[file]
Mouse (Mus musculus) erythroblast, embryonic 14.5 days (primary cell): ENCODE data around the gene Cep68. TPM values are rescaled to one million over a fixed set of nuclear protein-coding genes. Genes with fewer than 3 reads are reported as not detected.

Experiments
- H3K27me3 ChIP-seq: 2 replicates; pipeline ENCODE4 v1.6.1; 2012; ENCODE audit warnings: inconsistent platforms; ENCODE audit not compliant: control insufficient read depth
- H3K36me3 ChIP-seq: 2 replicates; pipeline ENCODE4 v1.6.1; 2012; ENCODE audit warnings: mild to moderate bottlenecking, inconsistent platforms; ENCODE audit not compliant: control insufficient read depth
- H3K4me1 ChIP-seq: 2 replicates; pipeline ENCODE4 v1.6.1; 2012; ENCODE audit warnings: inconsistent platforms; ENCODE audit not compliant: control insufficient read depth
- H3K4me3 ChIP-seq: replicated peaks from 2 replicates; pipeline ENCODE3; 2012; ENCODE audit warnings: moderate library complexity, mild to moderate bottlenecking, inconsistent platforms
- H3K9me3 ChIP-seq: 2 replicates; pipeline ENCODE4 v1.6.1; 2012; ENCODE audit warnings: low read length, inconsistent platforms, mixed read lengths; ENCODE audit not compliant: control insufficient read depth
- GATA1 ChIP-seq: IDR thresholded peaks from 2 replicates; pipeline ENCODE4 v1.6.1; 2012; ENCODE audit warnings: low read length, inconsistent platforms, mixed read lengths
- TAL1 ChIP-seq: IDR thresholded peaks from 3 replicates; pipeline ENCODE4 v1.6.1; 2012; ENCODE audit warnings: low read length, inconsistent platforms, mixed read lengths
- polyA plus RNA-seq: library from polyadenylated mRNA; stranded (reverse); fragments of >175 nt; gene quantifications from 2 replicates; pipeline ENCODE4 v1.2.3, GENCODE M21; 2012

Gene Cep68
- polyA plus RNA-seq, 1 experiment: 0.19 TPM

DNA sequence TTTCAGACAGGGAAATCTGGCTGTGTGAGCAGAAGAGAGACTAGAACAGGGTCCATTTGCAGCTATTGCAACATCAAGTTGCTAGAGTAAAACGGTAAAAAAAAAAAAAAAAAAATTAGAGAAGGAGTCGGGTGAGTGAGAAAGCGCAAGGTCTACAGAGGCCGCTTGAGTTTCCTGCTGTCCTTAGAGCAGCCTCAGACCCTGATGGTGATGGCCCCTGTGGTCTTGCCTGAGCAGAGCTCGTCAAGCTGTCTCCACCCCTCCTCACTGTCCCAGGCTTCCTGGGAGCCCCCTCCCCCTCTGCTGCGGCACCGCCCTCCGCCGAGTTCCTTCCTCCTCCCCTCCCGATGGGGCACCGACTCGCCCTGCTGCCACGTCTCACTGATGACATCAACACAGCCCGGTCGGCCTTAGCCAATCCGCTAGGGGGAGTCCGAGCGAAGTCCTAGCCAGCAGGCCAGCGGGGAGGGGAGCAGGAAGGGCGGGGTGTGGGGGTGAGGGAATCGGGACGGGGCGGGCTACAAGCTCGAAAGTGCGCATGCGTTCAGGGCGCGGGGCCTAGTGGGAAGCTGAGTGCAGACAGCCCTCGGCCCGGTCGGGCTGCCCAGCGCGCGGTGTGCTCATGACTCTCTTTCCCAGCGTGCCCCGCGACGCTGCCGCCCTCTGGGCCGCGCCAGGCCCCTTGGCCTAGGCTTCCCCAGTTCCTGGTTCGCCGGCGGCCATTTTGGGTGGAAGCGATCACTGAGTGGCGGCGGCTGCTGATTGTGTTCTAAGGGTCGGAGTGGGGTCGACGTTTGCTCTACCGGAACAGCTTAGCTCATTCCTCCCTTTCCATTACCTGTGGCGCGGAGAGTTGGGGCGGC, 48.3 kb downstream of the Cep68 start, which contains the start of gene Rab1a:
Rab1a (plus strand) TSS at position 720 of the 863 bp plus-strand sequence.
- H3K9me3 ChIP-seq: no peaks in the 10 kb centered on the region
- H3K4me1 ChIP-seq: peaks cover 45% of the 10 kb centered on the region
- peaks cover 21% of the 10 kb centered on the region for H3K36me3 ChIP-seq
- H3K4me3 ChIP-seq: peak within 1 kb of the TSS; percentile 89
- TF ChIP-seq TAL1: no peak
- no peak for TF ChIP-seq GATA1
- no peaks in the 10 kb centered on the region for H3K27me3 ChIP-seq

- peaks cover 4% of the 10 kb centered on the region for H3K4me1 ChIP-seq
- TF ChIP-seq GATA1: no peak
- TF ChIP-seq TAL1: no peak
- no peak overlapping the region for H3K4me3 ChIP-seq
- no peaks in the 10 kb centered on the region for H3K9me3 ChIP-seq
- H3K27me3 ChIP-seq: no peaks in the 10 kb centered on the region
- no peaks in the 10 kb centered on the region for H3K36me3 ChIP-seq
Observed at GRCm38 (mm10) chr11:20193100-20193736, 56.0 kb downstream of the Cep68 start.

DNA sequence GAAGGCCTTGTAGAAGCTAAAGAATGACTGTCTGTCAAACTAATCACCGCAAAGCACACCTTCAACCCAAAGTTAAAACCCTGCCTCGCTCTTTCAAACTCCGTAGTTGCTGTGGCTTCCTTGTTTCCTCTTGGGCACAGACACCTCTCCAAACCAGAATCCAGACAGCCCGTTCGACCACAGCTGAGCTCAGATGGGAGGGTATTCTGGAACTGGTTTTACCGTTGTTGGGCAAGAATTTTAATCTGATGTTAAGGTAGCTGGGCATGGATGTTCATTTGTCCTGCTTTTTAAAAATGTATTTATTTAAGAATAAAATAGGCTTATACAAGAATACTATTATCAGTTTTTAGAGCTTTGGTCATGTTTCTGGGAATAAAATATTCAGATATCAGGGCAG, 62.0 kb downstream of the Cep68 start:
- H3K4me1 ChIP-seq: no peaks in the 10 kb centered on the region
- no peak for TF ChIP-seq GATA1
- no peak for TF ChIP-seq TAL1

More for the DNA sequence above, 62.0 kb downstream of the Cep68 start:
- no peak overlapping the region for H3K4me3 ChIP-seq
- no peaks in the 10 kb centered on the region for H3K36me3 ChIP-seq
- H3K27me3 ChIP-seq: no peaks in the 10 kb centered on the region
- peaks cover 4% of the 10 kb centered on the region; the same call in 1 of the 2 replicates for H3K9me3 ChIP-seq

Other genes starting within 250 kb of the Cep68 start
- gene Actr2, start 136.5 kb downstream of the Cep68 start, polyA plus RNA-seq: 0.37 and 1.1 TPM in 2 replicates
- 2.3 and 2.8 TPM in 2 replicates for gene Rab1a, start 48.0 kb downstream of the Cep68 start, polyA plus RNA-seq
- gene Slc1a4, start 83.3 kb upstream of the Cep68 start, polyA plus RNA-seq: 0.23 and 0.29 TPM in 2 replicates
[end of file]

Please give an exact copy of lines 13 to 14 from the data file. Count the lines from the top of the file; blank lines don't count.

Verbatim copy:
DNA sequence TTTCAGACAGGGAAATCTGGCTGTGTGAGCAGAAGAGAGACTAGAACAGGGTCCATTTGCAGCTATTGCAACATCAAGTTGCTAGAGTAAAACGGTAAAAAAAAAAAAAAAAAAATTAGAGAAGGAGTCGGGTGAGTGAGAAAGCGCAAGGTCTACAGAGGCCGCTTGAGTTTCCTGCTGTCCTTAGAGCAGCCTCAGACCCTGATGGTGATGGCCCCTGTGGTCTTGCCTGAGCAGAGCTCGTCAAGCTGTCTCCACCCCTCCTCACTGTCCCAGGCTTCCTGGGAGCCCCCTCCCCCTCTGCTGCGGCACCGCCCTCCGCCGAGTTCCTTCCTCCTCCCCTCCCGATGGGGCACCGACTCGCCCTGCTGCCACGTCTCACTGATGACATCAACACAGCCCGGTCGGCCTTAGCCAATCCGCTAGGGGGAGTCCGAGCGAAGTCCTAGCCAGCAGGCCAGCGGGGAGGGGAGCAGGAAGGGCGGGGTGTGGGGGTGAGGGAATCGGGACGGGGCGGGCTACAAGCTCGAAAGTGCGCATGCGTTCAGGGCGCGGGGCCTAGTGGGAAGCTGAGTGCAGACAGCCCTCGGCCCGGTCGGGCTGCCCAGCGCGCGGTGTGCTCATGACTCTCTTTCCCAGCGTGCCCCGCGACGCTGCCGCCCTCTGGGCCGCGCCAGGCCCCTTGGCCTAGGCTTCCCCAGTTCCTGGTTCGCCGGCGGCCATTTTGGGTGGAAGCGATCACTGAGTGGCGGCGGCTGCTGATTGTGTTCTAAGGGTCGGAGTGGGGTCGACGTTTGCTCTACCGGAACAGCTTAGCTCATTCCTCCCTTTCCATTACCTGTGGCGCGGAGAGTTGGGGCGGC, 48.3 kb downstream of the Cep68 start, which contains the start of gene Rab1a:
Rab1a (plus strand) TSS at position 720 of the 863 bp plus-strand sequence.